Article written by the European Civic Forum on 20/10/2023.
Following the new dramatic escalation of violence in Israel and Palestine, many people in Europe want to express their concerns, their opinions, their demands, anger and grief collectively in demonstrations. They are calling on their governments and international institutions to take responsibility and action to ensure the protection of civilians, the respect of human rights and dignity. They are urging the international community to act for peace and justice.
Everyone has the right to peaceful assembly and to free speech as outlined in international law. In addition, states have an obligation to respect and ensure peaceful protest without discrimination. The right to peaceful assembly and protest are crucial means for political participation. According to the OHCHR General Comment on the right of peaceful assembly, “states must leave it to the participants to determine freely the purpose or any expressive content of an assembly. The approach of the authorities to peaceful assemblies and any restrictions imposed must thus in principle be content neutral, and must not be based on the identity of the participants or their relationship with the authorities.”
It is even more crucial in times of conflict that society benefits from a fully functioning civic space, fundamental rights and democracy, as many people will have more to express, for issues that are often more urgent. However, over the last two weeks there have been many breaches of these international standards as people protested across Europe to express solidarity with Palestinian people.
In France, the Minister of Interior banned all pro-Palestine protests nationwide and called on the organisers and “troublemakers” to be arrested. Amnesty International France stressed that “the ban on all demonstrations in support of the Palestinians in France constitutes a serious and disproportionate attack on the right to demonstrate. […] It is important that civil society actors can mobilize peacefully and publicly, in particular those calling on those engaged in the conflict to respect the rights of civilian populations. This is why there cannot be a systematic ban on the right to peacefully demonstrate support for the rights of the Palestinian populations.” As the ban was implemented, even when people assembled peacefully, the police used tear gas and batons to disperse pro-Palestine protests in Lyon and Paris.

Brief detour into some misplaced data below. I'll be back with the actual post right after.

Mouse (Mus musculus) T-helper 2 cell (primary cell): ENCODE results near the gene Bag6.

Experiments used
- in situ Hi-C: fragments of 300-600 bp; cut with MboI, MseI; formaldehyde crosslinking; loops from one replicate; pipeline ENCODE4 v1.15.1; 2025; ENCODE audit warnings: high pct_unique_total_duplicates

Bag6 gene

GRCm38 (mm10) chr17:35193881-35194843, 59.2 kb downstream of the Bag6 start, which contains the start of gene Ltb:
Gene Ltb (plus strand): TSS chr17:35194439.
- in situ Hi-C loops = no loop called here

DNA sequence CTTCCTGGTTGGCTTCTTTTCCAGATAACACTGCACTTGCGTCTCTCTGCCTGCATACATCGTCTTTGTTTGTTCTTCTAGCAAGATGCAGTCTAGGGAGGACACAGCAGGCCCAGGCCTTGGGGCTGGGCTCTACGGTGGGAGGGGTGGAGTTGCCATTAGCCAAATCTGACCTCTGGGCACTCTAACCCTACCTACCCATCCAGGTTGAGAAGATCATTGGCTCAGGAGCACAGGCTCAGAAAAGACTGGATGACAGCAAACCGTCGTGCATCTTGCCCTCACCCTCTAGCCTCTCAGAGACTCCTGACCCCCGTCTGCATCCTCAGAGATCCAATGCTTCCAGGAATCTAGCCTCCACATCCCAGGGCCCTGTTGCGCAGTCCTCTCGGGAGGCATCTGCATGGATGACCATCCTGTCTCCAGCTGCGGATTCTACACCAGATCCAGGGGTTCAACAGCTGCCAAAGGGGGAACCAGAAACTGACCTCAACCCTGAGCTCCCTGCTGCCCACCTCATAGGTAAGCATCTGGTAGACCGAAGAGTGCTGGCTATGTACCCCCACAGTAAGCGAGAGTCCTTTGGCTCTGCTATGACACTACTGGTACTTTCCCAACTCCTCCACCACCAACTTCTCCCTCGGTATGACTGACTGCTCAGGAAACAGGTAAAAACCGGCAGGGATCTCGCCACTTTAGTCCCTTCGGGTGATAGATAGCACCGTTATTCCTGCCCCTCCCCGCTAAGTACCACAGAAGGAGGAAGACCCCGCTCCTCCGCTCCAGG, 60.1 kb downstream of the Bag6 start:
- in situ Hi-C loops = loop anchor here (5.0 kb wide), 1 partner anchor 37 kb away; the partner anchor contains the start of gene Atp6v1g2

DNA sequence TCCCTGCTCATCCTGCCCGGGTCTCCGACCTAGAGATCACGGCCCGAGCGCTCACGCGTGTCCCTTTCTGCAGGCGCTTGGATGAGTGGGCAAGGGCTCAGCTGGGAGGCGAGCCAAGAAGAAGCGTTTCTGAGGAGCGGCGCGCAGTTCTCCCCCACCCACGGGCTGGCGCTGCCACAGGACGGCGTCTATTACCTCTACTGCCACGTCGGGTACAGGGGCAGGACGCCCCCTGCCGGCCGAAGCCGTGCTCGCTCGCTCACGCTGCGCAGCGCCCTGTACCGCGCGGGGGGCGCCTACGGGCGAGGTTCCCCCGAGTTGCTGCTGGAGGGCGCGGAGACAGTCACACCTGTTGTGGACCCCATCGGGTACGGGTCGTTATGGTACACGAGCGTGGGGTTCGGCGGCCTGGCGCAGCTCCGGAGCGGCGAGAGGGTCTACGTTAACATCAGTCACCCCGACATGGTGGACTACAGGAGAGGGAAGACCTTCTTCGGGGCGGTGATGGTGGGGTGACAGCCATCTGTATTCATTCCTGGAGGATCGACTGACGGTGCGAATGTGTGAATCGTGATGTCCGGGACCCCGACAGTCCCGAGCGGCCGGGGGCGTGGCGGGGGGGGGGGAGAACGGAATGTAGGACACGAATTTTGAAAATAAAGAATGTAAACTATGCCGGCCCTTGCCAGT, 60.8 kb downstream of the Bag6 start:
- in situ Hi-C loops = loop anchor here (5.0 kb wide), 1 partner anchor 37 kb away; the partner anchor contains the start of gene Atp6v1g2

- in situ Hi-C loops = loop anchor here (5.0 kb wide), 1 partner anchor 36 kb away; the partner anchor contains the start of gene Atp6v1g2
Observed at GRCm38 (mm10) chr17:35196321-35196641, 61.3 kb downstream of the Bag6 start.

Following an appeal against the ban, launched by the association Comité Action Palestine, the Council of State found that it is up to prefects (the state’s regional representatives) “to assess the reality and scale of the risks to public order likely to result from each declared or planned demonstration” on a case by case basis and under the supervision of the administrative court and that “prefects cannot decide on a ban solely based on the telegram transmitted by the Minister or solely on the grounds that the event in question aims to support the Palestinian population“. While the ruling is positive, there is still a need to monitor any undue interference with the right to protest in the future.
Similar bans have taken place in a few cities in Germany, such as Berlin and Frankfurt. In Berlin, this resulted in peaceful demonstrations, including vigils, being dispersed, with some detained by the police. For example, Iris Hefets, on the board of the association “Jewish Voice for Just Peace” (קול יהודי לשלום,) protested alone displaying a sign: “As a Jew & Israeli Stop the Genocide in Gaza”, and was temporarily arrested and released from police custody after about an hour.
Similarly, in Hungary, the government banned two rallies intended to commemorate civilian victims in Gaza. According to the Hungarian Civil Liberties Union the “bans were not based on evidence but on assumptions” (unofficial translation).
While fears of incitements to hate, antisemitism and islamophobia are fully legitimate, according to human rights standards the authorities have a duty to facilitate and guarantee freedom of expression and freedom of assembly. In line with these standards, in case of violent demonstrators, the police’s action should be aimed at removing those enacting or inciting violence in order to enable the peaceful protesters to continue exercising their right.
The Palestinian flag has also become a target. In the United Kingdom, the government warned that waving a Palestinian flag or pro-Palestinian chant may be a criminal offence if it incites violence or harassment. Suella Braverman, the Home Secretary, urged senior police officers to clamp down on any attempts to use flags or songs that could intimidate members of the Jewish community stating that “it is not just explicit pro-Hamas symbols and chants that are cause for concern” and that pro-Palestine chants could be a public order offence. In Germany, police have also targeted protesters waving the Palestinian flag. Waving a flag – any flag – is a form of expression and freedom of political expression that should enjoy maximum legal protection. Censoring the Palestinian flag risks denying the identity of the Palestinian people and contributing to tensions and violence.
The Civic Space Watch will continue monitoring undue protest restrictions across Europe and documenting them. If you would like to report any restrictions, please contact us on our page.